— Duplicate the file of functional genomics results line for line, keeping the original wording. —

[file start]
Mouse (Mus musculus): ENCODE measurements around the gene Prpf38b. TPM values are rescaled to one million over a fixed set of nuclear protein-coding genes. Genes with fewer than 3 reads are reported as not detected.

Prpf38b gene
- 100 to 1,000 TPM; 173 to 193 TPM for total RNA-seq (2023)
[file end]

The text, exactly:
Mouse (Mus musculus): ENCODE measurements around the gene Prpf38b. TPM values are rescaled to one million over a fixed set of nuclear protein-coding genes. Genes with fewer than 3 reads are reported as not detected.

Prpf38b gene
- 100 to 1,000 TPM; 173 to 193 TPM for total RNA-seq (2023)